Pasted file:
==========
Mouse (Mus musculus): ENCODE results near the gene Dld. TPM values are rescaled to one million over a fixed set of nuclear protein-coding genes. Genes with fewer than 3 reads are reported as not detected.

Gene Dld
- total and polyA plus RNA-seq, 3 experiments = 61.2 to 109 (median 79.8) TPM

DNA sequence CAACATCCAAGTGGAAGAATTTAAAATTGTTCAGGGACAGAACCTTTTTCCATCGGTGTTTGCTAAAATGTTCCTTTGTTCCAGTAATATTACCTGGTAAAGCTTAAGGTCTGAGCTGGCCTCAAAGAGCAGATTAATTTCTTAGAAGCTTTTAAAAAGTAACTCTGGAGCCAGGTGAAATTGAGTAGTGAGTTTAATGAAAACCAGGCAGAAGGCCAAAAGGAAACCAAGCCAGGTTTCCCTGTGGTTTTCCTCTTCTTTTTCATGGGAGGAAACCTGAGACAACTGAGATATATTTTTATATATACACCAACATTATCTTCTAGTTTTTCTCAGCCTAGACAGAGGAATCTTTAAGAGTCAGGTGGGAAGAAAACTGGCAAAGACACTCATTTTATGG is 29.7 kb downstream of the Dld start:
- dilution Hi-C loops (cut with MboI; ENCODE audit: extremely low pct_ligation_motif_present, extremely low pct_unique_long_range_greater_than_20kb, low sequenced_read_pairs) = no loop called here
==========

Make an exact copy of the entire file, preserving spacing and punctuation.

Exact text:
Mouse (Mus musculus): ENCODE results near the gene Dld. TPM values are rescaled to one million over a fixed set of nuclear protein-coding genes. Genes with fewer than 3 reads are reported as not detected.

Gene Dld
- total and polyA plus RNA-seq, 3 experiments = 61.2 to 109 (median 79.8) TPM

DNA sequence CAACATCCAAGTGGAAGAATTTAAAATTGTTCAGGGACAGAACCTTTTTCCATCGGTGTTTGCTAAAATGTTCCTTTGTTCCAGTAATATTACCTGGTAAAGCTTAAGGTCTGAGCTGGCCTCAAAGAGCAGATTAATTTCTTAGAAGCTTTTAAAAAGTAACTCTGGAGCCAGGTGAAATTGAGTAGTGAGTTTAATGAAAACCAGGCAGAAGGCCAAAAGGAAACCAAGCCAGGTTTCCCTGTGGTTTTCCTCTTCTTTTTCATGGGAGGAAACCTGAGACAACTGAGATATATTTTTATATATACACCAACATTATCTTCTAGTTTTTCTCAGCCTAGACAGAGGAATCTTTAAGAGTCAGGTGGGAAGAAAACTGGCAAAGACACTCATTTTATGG is 29.7 kb downstream of the Dld start:
- dilution Hi-C loops (cut with MboI; ENCODE audit: extremely low pct_ligation_motif_present, extremely low pct_unique_long_range_greater_than_20kb, low sequenced_read_pairs) = no loop called here